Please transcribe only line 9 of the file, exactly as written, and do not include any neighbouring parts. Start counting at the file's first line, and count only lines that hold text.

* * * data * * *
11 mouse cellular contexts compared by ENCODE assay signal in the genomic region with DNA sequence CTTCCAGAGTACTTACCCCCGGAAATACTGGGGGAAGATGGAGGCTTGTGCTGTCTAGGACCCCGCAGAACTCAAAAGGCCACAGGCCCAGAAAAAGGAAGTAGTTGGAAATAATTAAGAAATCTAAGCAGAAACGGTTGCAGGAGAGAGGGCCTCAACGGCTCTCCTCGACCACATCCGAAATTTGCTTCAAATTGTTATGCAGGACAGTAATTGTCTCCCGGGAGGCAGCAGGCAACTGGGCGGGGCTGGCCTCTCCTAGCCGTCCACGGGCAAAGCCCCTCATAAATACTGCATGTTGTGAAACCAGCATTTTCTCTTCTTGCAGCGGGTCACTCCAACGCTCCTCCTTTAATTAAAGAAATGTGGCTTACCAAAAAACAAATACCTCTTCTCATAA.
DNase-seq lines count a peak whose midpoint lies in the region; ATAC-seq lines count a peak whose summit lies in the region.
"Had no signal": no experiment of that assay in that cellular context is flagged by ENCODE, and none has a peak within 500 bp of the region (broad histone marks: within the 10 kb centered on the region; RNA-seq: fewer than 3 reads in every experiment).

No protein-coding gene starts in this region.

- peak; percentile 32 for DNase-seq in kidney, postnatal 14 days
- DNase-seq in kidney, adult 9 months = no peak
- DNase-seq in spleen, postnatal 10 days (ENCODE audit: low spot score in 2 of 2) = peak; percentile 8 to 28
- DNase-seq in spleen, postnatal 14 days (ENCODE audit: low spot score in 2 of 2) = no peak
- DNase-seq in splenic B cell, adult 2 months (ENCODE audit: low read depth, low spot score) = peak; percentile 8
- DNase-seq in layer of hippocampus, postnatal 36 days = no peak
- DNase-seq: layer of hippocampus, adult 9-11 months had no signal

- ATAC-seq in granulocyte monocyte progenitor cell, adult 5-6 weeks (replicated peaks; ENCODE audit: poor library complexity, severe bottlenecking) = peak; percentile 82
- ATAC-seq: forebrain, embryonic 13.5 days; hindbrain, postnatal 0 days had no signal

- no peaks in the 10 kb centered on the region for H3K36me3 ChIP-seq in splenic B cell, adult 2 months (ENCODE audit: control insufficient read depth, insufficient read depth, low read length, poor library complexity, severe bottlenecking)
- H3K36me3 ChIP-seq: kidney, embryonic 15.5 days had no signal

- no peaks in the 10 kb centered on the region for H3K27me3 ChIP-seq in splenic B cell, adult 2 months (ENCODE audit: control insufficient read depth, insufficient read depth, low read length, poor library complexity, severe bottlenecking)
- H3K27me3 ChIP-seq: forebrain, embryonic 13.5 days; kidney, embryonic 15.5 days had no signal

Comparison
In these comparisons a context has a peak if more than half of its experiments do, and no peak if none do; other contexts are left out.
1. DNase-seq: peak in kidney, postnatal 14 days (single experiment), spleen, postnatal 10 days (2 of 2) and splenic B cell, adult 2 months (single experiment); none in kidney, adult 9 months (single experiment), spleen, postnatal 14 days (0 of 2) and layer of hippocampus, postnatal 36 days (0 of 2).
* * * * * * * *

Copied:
- DNase-seq in splenic B cell, adult 2 months (ENCODE audit: low read depth, low spot score) = peak; percentile 8